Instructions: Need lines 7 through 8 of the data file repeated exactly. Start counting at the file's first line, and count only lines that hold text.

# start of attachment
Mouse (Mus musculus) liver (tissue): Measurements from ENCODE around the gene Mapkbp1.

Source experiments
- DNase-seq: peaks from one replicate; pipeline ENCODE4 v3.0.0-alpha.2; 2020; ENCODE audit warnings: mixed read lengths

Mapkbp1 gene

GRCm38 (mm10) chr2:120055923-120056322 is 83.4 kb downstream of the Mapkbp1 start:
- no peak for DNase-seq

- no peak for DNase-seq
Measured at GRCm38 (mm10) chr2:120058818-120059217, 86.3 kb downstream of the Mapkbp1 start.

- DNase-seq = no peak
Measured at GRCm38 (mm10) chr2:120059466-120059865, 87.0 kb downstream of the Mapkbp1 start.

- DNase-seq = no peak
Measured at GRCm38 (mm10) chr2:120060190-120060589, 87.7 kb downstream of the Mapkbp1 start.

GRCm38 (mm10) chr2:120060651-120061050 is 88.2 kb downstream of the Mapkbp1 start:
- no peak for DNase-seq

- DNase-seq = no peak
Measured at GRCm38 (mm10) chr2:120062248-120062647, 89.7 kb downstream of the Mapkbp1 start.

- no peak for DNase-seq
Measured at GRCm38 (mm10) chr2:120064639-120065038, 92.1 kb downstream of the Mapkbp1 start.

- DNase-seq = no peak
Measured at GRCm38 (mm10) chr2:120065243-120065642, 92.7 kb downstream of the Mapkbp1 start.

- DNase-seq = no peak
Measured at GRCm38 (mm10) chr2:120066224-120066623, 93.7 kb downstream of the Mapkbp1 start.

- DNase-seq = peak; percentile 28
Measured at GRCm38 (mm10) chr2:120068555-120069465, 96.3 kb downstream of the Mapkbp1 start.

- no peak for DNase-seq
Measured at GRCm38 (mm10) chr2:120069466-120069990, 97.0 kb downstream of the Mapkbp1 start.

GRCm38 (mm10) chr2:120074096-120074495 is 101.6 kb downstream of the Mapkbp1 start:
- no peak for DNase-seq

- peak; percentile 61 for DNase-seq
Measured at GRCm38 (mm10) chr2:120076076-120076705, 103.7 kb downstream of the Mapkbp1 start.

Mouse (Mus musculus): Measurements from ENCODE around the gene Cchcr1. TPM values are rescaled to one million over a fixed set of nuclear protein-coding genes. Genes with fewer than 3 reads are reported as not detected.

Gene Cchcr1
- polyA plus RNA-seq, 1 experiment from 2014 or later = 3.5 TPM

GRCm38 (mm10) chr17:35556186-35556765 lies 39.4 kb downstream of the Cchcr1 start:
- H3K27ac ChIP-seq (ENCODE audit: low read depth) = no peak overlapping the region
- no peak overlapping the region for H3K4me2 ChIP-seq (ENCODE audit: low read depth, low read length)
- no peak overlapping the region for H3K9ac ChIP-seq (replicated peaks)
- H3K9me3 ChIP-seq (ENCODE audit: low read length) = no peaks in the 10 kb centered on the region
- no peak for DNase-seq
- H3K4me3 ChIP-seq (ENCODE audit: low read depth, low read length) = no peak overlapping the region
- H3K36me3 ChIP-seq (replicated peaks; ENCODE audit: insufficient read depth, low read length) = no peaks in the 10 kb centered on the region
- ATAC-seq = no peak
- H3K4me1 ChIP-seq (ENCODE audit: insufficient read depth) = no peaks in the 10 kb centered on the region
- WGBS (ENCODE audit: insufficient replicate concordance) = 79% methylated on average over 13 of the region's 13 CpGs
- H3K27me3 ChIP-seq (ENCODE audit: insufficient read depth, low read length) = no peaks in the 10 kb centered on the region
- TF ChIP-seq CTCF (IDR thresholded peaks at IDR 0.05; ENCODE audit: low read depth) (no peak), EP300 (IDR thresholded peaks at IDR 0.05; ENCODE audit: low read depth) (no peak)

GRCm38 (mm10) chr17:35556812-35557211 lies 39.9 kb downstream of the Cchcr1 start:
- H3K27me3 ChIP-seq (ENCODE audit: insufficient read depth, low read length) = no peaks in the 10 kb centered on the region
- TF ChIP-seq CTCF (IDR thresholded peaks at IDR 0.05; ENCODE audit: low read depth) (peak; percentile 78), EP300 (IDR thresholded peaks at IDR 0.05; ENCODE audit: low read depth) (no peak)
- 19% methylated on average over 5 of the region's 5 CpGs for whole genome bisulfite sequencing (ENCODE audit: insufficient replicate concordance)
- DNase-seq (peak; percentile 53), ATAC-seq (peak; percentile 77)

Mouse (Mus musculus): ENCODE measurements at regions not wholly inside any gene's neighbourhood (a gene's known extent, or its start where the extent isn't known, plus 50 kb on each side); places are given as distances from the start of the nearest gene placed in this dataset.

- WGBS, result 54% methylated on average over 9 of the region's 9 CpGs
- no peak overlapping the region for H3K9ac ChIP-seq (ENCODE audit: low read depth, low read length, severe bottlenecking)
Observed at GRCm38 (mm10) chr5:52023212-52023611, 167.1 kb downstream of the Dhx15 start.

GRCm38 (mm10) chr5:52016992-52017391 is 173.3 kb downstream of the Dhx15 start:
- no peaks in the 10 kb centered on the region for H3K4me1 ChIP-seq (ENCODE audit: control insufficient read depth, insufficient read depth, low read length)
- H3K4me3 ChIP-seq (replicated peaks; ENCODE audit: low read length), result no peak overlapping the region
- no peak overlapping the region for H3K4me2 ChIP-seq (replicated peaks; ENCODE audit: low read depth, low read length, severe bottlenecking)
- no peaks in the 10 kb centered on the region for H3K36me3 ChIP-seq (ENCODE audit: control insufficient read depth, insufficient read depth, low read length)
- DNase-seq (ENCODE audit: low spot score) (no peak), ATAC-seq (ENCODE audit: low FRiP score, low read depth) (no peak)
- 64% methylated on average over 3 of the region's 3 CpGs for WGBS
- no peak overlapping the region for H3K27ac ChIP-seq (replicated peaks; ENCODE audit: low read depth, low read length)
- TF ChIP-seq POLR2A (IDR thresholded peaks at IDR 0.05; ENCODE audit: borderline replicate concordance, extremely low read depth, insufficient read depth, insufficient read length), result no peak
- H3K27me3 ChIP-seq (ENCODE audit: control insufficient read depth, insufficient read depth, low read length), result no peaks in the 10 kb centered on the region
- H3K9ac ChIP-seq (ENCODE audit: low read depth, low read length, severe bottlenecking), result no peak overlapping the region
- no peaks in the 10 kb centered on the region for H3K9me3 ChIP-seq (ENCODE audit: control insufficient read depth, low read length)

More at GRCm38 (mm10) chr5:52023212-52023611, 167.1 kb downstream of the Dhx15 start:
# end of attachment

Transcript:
- no peak for DNase-seq
Measured at GRCm38 (mm10) chr2:120058818-120059217, 86.3 kb downstream of the Mapkbp1 start.